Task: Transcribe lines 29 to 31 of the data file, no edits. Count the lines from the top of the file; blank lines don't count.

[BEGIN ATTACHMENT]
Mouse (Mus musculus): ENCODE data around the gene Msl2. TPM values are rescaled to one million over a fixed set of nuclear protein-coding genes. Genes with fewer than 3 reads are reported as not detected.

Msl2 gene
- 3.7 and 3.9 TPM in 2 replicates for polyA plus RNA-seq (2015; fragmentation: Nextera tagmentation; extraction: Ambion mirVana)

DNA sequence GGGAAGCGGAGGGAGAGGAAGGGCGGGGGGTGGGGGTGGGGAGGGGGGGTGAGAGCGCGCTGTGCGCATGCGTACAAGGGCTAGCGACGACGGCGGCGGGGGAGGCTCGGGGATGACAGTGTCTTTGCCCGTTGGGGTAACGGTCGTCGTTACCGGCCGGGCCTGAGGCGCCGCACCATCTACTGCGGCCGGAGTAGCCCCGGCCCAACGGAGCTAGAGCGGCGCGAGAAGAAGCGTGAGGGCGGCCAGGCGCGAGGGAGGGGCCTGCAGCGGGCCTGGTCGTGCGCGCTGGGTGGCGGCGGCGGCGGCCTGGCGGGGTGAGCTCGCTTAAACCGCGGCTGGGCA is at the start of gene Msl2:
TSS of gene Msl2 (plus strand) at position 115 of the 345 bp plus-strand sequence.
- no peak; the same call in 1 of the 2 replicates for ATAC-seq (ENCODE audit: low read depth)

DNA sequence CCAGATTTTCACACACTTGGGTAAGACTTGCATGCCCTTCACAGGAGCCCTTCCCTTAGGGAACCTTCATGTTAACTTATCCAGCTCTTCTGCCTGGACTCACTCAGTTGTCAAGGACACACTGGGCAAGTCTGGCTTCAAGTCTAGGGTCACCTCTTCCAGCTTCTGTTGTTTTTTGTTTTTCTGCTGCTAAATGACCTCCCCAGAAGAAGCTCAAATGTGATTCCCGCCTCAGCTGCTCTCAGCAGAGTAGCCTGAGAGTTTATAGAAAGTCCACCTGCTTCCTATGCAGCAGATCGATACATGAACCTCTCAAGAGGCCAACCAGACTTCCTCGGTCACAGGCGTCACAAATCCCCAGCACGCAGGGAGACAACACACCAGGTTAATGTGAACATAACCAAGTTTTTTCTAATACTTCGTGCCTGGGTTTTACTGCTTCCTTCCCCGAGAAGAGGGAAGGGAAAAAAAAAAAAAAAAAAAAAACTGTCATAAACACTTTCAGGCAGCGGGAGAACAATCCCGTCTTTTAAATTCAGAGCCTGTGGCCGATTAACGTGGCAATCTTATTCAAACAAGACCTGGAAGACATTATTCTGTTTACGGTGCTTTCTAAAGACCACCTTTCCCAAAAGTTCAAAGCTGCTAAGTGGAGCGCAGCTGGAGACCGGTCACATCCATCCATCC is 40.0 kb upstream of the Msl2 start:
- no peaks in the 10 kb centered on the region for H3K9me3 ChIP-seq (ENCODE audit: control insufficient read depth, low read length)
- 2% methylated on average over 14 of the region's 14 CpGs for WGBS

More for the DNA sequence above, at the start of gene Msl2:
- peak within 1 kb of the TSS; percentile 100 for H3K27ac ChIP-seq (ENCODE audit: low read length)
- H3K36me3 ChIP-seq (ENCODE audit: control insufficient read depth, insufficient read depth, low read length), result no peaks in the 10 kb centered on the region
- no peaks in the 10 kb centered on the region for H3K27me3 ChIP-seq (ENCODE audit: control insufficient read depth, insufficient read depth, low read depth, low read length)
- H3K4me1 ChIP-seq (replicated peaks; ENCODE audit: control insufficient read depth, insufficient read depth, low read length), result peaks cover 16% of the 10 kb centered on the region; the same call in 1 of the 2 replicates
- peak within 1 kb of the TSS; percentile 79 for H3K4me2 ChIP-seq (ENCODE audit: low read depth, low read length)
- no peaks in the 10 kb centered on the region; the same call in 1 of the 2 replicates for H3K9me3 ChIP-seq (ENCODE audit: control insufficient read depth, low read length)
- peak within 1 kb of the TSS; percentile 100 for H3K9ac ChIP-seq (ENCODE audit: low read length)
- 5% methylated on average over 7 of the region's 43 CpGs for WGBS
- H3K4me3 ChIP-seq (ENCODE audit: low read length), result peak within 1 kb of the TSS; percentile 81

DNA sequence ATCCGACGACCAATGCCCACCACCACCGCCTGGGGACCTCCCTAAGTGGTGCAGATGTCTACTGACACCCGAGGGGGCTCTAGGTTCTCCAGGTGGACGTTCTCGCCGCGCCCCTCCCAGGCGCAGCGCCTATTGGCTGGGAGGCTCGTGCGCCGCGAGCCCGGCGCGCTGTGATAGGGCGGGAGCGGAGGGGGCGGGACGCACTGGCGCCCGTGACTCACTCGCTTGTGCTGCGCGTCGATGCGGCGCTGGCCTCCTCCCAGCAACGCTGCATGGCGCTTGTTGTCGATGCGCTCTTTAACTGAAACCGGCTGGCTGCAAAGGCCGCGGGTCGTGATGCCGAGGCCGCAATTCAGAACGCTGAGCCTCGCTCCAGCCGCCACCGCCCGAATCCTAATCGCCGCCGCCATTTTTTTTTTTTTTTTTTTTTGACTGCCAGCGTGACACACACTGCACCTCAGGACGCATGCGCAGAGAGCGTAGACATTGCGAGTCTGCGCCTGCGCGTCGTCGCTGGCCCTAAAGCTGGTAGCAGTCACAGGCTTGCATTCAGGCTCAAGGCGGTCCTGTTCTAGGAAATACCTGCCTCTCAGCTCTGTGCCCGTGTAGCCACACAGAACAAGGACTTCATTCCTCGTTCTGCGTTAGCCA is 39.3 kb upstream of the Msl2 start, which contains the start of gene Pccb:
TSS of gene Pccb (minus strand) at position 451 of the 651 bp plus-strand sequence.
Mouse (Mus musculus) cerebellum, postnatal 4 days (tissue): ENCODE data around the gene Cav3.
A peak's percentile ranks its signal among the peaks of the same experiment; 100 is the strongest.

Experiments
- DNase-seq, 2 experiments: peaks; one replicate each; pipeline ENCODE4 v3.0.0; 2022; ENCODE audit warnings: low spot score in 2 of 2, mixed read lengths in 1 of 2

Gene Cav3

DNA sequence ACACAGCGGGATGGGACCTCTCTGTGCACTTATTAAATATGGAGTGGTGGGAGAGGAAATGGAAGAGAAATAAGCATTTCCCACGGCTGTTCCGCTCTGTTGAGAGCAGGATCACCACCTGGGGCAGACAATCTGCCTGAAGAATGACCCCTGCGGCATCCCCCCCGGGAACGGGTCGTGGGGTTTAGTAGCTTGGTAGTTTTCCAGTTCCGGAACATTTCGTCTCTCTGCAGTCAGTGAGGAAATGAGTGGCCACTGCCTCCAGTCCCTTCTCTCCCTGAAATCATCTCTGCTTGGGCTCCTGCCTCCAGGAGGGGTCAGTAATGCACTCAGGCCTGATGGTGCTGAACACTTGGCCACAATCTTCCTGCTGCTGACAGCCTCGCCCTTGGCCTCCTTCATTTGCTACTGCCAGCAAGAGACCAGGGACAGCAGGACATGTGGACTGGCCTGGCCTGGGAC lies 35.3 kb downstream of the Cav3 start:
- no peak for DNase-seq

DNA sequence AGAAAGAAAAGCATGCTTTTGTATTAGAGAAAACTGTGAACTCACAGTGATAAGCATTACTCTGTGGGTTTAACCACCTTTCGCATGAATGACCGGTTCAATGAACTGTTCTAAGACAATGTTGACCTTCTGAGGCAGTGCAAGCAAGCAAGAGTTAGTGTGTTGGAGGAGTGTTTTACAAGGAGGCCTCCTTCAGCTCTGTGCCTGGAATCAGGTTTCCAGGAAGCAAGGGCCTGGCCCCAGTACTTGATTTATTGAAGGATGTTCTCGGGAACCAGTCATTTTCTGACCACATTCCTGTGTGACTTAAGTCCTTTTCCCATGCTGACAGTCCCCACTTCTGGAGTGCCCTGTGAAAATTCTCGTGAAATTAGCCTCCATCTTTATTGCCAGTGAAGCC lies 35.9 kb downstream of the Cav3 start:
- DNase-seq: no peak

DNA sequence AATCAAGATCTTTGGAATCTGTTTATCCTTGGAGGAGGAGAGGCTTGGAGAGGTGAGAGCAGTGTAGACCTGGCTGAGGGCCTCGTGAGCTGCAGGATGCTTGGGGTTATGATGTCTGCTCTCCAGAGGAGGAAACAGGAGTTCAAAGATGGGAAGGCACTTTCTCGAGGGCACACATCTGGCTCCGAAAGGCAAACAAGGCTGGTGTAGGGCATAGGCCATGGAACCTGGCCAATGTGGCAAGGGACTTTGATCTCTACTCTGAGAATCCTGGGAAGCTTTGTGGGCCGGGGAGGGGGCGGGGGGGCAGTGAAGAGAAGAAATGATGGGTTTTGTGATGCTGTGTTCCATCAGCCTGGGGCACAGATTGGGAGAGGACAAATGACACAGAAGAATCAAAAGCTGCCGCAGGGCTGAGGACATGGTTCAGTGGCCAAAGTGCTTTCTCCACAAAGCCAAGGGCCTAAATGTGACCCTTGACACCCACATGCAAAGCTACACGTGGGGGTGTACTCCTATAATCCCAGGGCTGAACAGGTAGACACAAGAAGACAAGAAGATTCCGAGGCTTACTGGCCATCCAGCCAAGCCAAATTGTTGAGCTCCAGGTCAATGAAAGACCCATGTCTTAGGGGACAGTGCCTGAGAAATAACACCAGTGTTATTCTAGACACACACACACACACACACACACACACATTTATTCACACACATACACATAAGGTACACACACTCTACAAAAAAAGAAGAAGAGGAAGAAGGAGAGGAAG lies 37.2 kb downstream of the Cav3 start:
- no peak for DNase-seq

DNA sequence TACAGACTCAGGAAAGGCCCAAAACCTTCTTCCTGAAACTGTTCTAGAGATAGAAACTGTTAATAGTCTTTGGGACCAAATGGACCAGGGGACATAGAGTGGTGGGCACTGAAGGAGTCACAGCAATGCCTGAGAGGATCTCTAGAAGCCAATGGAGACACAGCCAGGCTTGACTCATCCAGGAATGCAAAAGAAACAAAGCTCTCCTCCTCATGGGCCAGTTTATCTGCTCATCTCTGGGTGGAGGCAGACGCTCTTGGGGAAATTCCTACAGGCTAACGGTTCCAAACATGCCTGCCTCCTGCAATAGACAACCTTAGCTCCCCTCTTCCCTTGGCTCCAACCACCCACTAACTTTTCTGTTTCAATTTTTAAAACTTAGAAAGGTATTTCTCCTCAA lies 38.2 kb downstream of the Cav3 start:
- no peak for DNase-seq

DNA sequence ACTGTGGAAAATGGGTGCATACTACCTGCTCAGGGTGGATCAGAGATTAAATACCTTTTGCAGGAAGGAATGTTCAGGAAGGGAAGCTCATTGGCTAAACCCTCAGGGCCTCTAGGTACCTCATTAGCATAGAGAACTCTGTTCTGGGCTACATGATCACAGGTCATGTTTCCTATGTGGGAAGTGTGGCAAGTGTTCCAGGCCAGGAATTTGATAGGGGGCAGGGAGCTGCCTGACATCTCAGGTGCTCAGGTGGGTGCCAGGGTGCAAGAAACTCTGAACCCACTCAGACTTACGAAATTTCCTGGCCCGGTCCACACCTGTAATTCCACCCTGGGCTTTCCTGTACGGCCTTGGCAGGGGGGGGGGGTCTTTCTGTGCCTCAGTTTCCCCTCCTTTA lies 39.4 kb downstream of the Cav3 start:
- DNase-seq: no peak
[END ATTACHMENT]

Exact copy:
DNA sequence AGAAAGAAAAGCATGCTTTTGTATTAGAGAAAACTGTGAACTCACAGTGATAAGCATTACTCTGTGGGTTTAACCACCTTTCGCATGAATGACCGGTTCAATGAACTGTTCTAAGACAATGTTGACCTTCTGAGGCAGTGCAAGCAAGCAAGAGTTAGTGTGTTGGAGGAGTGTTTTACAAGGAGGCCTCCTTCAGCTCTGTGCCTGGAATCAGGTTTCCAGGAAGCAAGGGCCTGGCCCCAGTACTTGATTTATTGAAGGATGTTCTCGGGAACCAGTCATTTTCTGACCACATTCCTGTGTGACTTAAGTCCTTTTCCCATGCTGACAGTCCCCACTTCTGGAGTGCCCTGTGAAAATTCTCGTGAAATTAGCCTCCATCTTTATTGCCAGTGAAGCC lies 35.9 kb downstream of the Cav3 start:
- DNase-seq: no peak

DNA sequence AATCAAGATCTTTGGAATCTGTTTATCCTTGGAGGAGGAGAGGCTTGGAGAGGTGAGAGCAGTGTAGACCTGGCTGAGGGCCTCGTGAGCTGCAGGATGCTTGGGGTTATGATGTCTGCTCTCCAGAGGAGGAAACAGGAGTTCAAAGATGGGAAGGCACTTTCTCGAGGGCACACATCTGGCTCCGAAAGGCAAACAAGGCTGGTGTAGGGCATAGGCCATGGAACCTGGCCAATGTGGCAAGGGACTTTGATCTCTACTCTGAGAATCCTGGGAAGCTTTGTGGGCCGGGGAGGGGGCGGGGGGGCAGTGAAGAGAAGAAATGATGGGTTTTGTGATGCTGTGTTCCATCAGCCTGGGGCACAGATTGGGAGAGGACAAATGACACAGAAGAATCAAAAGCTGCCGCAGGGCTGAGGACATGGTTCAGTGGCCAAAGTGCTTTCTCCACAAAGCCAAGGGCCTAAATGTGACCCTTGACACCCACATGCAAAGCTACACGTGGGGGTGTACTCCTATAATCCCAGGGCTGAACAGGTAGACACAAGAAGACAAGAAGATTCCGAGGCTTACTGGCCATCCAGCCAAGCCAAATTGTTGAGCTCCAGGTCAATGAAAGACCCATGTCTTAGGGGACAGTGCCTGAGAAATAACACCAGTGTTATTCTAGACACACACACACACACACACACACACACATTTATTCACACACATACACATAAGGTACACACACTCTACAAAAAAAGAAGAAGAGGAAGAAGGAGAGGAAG lies 37.2 kb downstream of the Cav3 start: